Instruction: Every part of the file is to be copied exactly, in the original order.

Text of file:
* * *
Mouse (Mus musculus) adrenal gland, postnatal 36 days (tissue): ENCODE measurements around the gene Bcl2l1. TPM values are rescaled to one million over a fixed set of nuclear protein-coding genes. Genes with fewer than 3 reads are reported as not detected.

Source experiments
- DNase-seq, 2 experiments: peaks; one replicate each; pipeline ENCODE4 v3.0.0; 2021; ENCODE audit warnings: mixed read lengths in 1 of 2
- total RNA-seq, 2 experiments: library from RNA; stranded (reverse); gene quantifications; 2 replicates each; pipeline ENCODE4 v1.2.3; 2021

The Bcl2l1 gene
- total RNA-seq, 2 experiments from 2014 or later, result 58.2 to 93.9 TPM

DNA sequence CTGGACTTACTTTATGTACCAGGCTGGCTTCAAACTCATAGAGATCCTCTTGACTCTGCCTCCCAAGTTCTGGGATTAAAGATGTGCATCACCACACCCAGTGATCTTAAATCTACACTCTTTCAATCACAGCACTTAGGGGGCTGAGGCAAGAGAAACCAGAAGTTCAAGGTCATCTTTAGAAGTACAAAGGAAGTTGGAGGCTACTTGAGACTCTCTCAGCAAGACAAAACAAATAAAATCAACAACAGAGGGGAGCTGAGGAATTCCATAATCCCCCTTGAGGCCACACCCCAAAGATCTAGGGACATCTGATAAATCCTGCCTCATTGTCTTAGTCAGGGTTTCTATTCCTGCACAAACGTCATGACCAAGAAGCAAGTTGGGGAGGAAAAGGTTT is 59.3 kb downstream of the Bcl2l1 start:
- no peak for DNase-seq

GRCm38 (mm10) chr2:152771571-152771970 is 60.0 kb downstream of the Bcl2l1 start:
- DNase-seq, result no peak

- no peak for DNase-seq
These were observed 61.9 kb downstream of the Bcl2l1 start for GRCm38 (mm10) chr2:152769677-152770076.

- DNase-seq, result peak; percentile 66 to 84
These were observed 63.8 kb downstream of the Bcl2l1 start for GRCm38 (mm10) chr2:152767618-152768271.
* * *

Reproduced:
Mouse (Mus musculus) adrenal gland, postnatal 36 days (tissue): ENCODE measurements around the gene Bcl2l1. TPM values are rescaled to one million over a fixed set of nuclear protein-coding genes. Genes with fewer than 3 reads are reported as not detected.

Source experiments
- DNase-seq, 2 experiments: peaks; one replicate each; pipeline ENCODE4 v3.0.0; 2021; ENCODE audit warnings: mixed read lengths in 1 of 2
- total RNA-seq, 2 experiments: library from RNA; stranded (reverse); gene quantifications; 2 replicates each; pipeline ENCODE4 v1.2.3; 2021

The Bcl2l1 gene
- total RNA-seq, 2 experiments from 2014 or later, result 58.2 to 93.9 TPM

DNA sequence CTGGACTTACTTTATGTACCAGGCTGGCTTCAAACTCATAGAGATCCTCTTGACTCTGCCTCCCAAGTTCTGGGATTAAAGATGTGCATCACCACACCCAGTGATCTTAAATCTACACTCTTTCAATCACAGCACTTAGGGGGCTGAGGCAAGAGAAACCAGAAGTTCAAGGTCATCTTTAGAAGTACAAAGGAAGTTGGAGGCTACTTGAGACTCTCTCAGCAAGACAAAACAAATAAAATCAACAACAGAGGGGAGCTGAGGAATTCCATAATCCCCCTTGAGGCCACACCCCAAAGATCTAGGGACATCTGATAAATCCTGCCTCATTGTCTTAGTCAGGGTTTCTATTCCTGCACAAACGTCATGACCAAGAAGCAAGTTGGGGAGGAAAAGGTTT is 59.3 kb downstream of the Bcl2l1 start:
- no peak for DNase-seq

GRCm38 (mm10) chr2:152771571-152771970 is 60.0 kb downstream of the Bcl2l1 start:
- DNase-seq, result no peak

- no peak for DNase-seq
These were observed 61.9 kb downstream of the Bcl2l1 start for GRCm38 (mm10) chr2:152769677-152770076.

- DNase-seq, result peak; percentile 66 to 84
These were observed 63.8 kb downstream of the Bcl2l1 start for GRCm38 (mm10) chr2:152767618-152768271.